Issues in long-term management of children with cochlear implants and tactile devices [Abstract]
AuthorCOWAN, ROBERT; DOWELL, RICHARD; Barker, Elizabeth; GALVIN, KARYN; DETTMAN, SHANI; SARANT, JULIA; RANCE, GARY; Hollow, Rod; BLAMEY, PETER; Clark, Graeme M.
Source TitleAustralian Journal of Audiology
University of Melbourne Author/sClark, Graeme; Cowan, Robert; BARKER, ELIZABETH; HOLLOW, RODNEY; Dowell, Richard; Dettman, Shani; Galvin, Karyn; Sarant, Julia; Rance, Gary; Blamey, Peter
Document TypeJournal Item
CitationsCowan, R., Dowell, R., Barker, E., Galvin, K., Dettman, S., Sarant, J., et al. (1994). Issues in long-term management of children with cochlear implants and tactile devices [Abstract]. Australian Journal of Audiology, 15(suppl.2), 30.
Access StatusOpen Access
This is a publisher’s version of an article published in Australian Journal of Audiology 1994. This version is reproduced with permission from the publisher, Australian Academic Press. http://www.australianacademicpress.com.au/
For many children with severe and profound hearing losses, conventional hearing aids are unable to provide sufficient amplification to ensure good oral communication and/or in the case of very young children, development of speech and language. Traditionally a number of these children have opted for the use of sign language alone or in Total Communication approaches as a primary means of communication. The advent of multiple channel cochlear implants for children and the continuing development of multiple channel speech processing tactile devices provide auditory approaches to resolving communication difficulties for these children. The successful use of such devices depends on a number of factors including the information provided through the aid; the ease of use, convenience and reliability of the aid; the individual communication needs of the child; and the habilitation and management program used with the device. Long-term data has shown that children continue to show increased speech perception benefits from improvements in speech processing and from further experience with these devices. Habilitation and management programs must therefore be geared to meet the changing needs of children as they progress and of families as children mature and face new challenges. Habilitation must address specific individual needs in speech perception and in speech production. For very young children, benefits of improved speech perception should have an impact on the development of speech and language, and habilitation and management must emphasise the need for language growth.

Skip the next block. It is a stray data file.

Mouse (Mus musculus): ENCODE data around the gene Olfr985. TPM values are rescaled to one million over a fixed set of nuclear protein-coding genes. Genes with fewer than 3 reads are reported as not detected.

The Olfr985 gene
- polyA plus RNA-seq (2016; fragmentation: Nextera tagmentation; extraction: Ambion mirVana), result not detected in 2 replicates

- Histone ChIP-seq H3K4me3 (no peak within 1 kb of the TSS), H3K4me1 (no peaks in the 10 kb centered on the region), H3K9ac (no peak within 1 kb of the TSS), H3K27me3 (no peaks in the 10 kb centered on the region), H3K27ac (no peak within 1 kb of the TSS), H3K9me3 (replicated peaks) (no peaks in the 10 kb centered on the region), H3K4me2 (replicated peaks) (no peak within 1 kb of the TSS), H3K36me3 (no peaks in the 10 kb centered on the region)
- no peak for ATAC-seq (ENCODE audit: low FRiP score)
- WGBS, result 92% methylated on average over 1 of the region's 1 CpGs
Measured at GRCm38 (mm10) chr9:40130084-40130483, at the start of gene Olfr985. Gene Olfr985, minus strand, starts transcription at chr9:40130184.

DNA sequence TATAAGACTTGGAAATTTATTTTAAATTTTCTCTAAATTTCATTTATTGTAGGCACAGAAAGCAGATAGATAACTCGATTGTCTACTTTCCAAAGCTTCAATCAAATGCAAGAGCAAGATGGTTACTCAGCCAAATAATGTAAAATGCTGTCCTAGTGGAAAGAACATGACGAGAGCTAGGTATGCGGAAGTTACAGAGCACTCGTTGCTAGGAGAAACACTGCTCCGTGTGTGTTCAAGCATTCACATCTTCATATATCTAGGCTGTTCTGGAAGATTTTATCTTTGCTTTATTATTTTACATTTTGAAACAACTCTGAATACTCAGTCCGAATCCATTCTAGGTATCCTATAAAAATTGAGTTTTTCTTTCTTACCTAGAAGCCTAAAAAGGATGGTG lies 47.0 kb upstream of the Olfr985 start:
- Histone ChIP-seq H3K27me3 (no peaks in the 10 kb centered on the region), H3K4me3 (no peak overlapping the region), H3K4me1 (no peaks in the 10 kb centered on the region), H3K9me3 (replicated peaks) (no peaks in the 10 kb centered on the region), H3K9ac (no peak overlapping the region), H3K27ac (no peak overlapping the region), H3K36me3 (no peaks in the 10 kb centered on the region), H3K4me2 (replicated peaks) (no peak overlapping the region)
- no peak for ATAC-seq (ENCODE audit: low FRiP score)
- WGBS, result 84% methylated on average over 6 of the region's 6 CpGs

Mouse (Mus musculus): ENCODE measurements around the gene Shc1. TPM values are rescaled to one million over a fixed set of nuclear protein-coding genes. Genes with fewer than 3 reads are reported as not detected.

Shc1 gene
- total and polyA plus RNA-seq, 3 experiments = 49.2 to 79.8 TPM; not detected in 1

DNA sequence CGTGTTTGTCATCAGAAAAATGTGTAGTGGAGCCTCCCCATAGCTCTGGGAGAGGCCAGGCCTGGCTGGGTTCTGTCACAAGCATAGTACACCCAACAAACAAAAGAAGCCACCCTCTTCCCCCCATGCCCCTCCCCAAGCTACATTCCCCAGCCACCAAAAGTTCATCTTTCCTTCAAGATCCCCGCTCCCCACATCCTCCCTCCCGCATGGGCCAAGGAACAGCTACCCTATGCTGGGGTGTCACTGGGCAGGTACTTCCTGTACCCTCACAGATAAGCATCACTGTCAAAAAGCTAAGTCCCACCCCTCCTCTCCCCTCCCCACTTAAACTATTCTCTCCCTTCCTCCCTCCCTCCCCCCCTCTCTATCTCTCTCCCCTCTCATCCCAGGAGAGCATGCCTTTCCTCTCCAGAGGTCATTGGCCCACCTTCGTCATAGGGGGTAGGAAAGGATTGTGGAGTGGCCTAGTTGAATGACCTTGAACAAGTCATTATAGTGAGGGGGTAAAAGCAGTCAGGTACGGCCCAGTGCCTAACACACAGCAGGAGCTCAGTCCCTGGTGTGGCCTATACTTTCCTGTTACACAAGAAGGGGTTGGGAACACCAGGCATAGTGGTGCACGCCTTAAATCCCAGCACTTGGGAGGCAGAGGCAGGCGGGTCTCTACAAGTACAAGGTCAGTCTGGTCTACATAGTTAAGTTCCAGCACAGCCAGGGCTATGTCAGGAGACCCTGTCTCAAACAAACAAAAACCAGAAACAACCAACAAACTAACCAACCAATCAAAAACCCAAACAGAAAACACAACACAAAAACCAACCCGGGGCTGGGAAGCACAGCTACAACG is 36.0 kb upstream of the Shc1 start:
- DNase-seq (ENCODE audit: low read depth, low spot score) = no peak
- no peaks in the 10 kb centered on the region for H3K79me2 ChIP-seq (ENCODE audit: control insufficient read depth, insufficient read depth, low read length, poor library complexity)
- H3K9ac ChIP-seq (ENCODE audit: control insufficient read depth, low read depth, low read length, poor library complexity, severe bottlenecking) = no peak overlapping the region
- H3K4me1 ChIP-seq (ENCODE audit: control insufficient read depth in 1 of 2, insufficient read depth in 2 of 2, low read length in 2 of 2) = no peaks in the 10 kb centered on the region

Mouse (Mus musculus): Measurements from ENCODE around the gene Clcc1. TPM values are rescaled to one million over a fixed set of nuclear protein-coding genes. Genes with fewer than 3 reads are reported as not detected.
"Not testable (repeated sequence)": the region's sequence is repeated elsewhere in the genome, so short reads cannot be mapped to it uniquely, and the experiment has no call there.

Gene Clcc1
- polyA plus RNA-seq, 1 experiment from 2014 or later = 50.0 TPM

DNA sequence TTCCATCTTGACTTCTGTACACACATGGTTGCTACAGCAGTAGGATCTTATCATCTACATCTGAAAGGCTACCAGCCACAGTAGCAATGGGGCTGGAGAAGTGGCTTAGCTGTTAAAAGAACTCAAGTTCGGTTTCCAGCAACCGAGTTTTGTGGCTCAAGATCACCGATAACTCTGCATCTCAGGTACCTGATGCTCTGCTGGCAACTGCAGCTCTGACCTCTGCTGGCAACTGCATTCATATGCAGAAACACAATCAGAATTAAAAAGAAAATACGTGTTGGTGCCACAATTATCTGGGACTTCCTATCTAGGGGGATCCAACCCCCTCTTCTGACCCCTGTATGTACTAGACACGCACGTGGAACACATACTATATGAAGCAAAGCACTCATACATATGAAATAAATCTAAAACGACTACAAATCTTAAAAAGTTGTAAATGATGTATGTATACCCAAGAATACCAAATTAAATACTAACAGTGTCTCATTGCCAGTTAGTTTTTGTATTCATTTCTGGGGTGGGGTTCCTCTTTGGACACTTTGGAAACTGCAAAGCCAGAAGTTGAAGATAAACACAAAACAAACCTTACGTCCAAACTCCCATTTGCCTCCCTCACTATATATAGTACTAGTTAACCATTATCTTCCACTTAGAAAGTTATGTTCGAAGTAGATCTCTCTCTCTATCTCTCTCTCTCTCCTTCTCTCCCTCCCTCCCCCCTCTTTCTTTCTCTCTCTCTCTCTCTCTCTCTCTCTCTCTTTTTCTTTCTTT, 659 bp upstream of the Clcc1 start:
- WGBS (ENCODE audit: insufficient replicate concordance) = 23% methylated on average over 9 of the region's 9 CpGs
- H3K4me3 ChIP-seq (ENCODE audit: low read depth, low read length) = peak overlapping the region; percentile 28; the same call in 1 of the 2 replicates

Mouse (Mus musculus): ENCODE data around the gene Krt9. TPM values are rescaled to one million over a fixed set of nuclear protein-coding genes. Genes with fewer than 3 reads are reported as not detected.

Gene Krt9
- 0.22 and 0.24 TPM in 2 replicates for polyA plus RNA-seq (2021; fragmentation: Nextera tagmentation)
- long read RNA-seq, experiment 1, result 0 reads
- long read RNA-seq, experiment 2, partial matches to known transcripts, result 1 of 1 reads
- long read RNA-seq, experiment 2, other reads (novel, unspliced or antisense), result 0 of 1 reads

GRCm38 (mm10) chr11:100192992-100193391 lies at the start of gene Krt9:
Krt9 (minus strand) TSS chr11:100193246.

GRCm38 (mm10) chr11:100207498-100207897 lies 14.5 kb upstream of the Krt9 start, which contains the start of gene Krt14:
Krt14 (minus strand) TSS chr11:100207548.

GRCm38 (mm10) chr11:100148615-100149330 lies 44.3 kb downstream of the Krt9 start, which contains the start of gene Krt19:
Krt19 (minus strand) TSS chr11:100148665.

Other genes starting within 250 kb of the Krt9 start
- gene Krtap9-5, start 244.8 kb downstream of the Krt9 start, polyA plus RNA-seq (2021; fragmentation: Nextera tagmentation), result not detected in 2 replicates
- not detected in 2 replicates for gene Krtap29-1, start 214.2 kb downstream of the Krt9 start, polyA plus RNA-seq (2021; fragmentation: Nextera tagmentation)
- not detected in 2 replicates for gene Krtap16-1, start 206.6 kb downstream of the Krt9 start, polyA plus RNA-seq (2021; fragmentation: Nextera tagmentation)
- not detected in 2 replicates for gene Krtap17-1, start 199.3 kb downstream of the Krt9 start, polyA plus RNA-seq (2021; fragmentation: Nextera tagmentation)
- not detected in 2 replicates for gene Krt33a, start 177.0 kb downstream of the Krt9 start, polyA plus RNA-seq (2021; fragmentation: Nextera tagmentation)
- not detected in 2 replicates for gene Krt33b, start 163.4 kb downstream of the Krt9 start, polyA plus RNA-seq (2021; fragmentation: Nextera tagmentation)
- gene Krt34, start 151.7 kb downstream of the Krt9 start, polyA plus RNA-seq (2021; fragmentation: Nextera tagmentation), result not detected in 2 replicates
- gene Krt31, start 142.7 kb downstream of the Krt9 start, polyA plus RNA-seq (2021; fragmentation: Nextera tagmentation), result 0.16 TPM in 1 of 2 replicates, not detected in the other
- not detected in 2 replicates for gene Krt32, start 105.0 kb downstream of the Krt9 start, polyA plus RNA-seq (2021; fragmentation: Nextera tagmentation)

Keywordsaudiology; children; cochlear implants; tactile devices; deafness; speech perception; speech processing
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